Through out the years, the government has invented many programs to help continue the positive progression of developing vaccines. VAERS (Vaccine Adverse Event Reporting System) is a program that accepts and analyzes reports of adverse events after someone has received a vaccination (Centers for Disease Control and Prevention, Food and Drug Administration, and U.S. Department of Health and Human Services). It’s best used as a national early warning system to detect possible problems in the vaccines administered in the United States, trying to ensure protection and safety to those who get or have gotten vaccinated. This reporting system relies on individuals to send in reports to the CDC or the FDA if they experience any adverse events, but it does not help determine if a vaccine caused a health problem. However, The National Vaccine Injury Compensation Program (VICP) does help determine this. This program helps provide financial compensation to individuals who file a petition and are found to have been injured by a vaccine covered by the program (“National Vaccine Injury Compensation Program | Official Web Site of the U.S. Health Resources & Services Administration”). VICP is a no-fault alternative to the legal system that resolves vaccine injury petitions and provides assistance to those that may need it due to any health setbacks caused by a vaccine. An additional program is The Vaccine Safety Datalink (VSD), which is a collaboration between the Centers for Disease Control (CDC) and other healthcare organizations to quickly study and compare data to find out if reported side effects are linked to a vaccine (Centers for Disease Control and Prevention). However, these programs are only a few examples of how the government is continuously trying to improve vaccinations and take care of those who may have developed a side effect from the vaccine.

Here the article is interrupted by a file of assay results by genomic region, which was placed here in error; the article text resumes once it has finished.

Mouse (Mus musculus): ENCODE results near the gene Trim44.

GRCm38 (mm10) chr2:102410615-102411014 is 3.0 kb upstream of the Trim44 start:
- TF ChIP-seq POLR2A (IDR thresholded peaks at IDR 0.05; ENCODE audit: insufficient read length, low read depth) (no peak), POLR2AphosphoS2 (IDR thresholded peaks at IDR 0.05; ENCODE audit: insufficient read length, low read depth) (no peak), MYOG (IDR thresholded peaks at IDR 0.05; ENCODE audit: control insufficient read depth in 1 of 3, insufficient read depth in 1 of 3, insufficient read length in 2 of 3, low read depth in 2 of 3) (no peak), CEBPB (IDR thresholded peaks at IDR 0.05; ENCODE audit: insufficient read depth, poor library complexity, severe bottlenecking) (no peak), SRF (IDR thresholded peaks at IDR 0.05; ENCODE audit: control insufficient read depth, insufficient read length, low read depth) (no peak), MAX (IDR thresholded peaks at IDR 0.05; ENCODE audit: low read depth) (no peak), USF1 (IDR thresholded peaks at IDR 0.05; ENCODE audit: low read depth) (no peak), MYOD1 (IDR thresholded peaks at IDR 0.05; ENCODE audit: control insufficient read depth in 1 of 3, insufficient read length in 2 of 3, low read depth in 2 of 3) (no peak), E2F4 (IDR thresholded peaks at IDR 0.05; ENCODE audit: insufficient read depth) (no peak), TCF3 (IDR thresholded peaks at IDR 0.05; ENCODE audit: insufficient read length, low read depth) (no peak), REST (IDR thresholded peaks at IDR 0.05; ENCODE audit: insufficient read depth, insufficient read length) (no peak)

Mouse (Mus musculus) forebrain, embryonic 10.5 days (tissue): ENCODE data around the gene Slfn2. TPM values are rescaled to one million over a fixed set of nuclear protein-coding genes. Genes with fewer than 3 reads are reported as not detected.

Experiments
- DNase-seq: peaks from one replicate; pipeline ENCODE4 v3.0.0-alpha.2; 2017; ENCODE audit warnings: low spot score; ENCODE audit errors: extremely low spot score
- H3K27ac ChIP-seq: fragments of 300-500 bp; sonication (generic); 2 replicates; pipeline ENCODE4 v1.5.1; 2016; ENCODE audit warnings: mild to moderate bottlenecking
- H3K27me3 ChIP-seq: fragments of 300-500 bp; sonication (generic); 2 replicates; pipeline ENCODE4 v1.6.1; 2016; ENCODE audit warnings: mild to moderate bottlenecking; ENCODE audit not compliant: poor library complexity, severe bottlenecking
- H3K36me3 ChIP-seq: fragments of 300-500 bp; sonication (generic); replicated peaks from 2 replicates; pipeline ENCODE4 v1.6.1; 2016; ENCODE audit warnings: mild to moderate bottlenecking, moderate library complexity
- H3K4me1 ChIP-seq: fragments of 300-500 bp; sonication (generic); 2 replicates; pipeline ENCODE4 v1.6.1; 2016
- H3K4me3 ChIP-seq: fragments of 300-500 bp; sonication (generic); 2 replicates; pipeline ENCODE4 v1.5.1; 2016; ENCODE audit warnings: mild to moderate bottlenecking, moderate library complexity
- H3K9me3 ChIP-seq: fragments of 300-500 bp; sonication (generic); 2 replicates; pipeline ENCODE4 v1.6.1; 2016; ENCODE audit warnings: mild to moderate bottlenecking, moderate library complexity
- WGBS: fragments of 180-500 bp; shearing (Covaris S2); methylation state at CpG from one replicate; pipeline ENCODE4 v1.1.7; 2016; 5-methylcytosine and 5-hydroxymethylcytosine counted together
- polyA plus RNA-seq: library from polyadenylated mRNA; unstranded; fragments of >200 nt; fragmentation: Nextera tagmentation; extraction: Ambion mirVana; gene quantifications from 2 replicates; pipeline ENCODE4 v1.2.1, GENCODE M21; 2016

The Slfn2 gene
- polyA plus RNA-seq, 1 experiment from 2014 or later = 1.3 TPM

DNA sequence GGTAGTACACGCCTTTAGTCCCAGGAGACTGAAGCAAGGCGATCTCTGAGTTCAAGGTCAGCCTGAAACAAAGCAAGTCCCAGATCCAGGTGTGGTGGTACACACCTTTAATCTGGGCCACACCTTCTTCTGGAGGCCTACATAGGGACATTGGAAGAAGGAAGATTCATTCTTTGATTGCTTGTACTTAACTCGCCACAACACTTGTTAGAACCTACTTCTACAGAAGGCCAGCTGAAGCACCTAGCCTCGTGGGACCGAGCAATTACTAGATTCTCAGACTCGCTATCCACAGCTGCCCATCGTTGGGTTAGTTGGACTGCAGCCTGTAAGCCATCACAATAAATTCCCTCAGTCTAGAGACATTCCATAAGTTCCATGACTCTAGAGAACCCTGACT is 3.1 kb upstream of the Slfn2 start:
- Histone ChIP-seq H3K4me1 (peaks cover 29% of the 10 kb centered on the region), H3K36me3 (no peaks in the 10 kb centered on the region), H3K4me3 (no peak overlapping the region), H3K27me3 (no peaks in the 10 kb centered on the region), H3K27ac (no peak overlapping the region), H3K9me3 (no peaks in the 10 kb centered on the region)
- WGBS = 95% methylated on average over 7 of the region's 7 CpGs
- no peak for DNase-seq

Despite all of this evidence supporting vaccines, many people are still veering away from getting vaccinated. Why? Many people bring up the idea that vaccines can cause chronic illnesses and can delay mental growth. One of the greatest studies that many parents are known to hold onto is that done by British Doctor Andrew Wakefield in 1998. Wakefield studied the MMR (measles, mumps, rubella) vaccine and its relationship to autism (Albert, Ostheimer, and Breman). He had concluded that there may be a correlation between the vaccine and children being diagnosed with autism, while also stating that the MMR vaccine wasn’t properly tested before being distributed (Albert, Ostheimer, and Breman). His work alarmed many people and began the movement of parents refusing vaccines for their children. However, it was later determined that all of Andrew Wakefield’s work was false, and he was simply acting on a drive to get paid, driven by a law board pushing him to determine if there was any evidence to support a case by parents who believed that their children were harmed by the vaccine (Albert, Ostheimer, and Breman). Andrew Wakefield is no longer permitted to be a doctor, and his work was the only of its kind, the only piece showing any correlation between autism and vaccines. Aside from this one study, all of the numerous other studies have conducted experiments and research to try and link any correlation to autism and vaccines, but none has been found. When the MMR vaccination was first introduced, the occurrence of autism cases by year of birth had no sudden increase or change in the trend line aside from what was already taking place (Taylor et al.). Studies found that there was no difference in age at diagnosis between cases of children vaccinated before or after 18 months, along with those who have never been vaccinated (Taylor et al.). People are still refusing to vaccinate their children or get vaccinated in fear of this assumption being true. However, the idea that autism can be caused by vaccinations is false and will remain so until scientific evidence is provided.